... in the old masters, light was thought of as unified in underpainting and surface, just as it was perceived to be in nature, while in van Gogh, to take one early modern example, all light is on the surface of the painting, there is no thought of depth ... the difference is in the handling of the gradations visible when natural light is cast on objects ... the shift from old master to early modern is a shift from light to color (the question of color in relation to light is separate but equally important ... after Newton, debates raged about the relationship between light and color, artists and scientists having radically different conceptions of both, but by the Romantic period in England, many artists had sided with Newton, Constable for, Turner against) ...

    ... the old masters had what can only be called a holistic sense of light, which they represented as evenly diffused through the entire picture, in the darkest of corners and in highlights, all light was subject to the principle of gradation ... there is a famous self-portrait by Goya that shows him wearing a hat decorated with small lit candles, allowing him to paint at night ... but the actual light in the painting overwhelms the feeble candlelight ... for these artists, firelight and candlelight were forms of lesser light, a point later exploited by Turner in his paintings of huge fires when seen in nature ...

    ... modern artists generally have lost a holistic feeling for light and therefore to some degree for color ... Picasso's monochromatic Guernica (1937) is lit artificially by a giant electric lightbulb, because he wasn't reporting on nature, or natural light, but on a massacre of epic proportions he'd been reading about in the newspapers, and the artificial light in that mural-sized painting is broken and disjointed ... in the mid-19th c., the huge naturalistic landscapes of Cole or Church or Bierstadt initially were greeted with enthusiasm but soon rejected, no doubt by then there was too much artificial light in the world, natural light had begun to fade and was given a lower priority, much of impressionism was done in studio and not outdoors, cubism analyzed artificial lighting to death, expressionism preferred black, etc. ...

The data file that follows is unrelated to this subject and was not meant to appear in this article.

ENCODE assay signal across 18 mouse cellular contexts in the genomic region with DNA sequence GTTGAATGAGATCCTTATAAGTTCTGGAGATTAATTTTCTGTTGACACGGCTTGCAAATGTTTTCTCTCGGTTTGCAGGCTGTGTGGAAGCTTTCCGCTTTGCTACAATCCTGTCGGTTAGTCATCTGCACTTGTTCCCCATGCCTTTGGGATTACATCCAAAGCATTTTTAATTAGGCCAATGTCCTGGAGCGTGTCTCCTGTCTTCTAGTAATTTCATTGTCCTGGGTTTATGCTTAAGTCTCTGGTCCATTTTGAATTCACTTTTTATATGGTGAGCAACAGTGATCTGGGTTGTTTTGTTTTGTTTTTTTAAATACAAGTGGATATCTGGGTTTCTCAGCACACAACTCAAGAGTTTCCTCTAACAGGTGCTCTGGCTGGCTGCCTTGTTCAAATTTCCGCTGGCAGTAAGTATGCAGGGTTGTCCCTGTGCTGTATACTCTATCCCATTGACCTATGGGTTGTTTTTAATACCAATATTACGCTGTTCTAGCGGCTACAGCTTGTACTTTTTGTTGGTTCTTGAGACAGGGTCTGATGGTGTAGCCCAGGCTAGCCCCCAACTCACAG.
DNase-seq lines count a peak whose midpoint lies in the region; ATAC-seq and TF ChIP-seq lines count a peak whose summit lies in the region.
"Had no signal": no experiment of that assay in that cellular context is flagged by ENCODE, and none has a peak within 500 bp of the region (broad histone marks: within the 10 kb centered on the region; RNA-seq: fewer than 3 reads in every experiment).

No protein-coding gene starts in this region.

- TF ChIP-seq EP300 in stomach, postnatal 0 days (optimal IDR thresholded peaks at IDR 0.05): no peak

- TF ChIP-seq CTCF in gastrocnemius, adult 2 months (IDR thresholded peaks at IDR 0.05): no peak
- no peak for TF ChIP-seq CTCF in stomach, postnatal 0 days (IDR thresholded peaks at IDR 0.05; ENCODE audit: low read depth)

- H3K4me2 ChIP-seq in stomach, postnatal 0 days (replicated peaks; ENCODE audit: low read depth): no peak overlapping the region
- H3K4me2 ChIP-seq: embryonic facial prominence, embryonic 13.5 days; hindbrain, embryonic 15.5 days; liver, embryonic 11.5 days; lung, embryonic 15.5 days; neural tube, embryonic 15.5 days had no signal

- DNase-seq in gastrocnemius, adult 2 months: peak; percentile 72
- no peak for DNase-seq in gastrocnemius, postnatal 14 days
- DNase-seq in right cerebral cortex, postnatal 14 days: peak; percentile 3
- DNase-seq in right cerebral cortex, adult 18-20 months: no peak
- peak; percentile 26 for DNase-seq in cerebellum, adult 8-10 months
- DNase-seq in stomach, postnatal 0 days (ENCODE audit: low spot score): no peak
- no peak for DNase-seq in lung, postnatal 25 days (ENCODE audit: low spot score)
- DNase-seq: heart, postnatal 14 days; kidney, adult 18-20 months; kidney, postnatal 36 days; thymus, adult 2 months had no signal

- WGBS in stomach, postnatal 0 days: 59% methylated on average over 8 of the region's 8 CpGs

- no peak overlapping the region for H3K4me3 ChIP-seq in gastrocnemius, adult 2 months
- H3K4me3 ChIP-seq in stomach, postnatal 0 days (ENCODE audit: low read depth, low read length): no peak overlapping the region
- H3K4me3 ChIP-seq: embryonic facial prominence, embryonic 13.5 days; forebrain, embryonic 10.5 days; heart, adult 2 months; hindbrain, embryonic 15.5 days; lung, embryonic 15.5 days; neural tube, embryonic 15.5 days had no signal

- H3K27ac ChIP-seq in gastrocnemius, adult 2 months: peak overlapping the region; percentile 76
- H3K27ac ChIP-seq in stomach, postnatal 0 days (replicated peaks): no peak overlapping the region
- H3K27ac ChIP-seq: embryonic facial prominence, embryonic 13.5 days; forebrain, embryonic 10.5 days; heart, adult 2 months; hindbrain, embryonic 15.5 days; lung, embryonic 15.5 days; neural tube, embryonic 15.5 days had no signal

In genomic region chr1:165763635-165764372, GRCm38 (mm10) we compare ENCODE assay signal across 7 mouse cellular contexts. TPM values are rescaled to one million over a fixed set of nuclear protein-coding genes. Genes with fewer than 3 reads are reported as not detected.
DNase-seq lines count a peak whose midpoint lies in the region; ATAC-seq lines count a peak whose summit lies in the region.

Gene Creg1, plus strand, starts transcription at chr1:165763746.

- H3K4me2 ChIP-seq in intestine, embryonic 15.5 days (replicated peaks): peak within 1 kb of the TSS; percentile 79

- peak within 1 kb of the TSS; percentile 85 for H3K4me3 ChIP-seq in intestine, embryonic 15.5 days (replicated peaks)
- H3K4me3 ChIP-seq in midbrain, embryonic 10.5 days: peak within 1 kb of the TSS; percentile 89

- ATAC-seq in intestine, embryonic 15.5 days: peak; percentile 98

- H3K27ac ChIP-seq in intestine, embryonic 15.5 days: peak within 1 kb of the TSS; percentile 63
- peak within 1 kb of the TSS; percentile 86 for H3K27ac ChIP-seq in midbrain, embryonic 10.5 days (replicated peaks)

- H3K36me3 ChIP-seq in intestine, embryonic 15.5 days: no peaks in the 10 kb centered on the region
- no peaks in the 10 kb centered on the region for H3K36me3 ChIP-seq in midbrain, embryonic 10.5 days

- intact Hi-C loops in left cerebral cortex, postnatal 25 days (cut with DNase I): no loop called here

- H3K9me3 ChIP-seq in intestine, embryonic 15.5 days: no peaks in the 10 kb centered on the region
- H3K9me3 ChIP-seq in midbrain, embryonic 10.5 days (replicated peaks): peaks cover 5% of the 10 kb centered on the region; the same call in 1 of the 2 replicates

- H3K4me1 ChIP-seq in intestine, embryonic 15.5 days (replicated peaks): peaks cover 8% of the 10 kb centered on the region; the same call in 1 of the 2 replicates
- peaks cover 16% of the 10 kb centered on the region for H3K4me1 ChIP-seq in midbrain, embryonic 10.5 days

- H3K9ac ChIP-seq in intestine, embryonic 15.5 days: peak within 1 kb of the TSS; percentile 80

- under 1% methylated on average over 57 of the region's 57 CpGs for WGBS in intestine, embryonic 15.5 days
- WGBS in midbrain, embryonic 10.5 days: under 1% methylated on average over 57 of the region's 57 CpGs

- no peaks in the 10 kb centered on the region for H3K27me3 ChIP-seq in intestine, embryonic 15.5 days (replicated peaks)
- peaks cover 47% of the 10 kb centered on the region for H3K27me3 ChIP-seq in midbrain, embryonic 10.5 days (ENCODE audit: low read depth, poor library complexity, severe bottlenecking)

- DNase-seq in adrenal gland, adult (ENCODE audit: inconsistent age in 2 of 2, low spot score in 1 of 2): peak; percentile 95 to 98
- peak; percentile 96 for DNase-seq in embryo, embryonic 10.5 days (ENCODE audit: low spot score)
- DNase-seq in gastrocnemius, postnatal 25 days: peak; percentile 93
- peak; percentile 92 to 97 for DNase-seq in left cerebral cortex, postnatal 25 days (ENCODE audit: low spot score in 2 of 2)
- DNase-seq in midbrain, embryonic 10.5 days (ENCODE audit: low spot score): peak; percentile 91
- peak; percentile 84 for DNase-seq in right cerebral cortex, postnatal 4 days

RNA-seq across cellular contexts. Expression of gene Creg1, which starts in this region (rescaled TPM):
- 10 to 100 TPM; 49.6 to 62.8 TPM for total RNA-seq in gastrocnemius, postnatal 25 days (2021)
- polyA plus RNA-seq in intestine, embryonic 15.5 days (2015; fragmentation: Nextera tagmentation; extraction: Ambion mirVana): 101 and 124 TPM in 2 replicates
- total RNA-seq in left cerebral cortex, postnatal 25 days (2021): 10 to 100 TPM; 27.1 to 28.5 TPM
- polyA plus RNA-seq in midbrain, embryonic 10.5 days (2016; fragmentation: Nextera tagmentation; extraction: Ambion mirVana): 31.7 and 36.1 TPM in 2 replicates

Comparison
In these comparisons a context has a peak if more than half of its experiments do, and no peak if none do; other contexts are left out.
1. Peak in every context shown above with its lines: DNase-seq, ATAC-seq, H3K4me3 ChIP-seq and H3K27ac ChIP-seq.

... digital art to the extent that it strives for realism also wants to approximate the gradations of natural lighting, but we as viewers are less able to see the subtle variations in light in nature, everything is mediated by artificial light, which we mistake as natural, just as color in dreams is not actually seen, but remembered and reported ...

    "Also, observe that before we trouble ourselves about differences of color, we must be able to lay on one color properly, in whatever gradations of depth and whatever shapes we want"

    Ruskin, Elements of Drawing, Bk I (italics are his)
    Last edited by chinapete; 08-06-2012 at 03:10 AM.
    xiěyž, n. freehand brushwork, spontaneous expression
    Artrage Gallery
    / Leaning Tree Ink Studio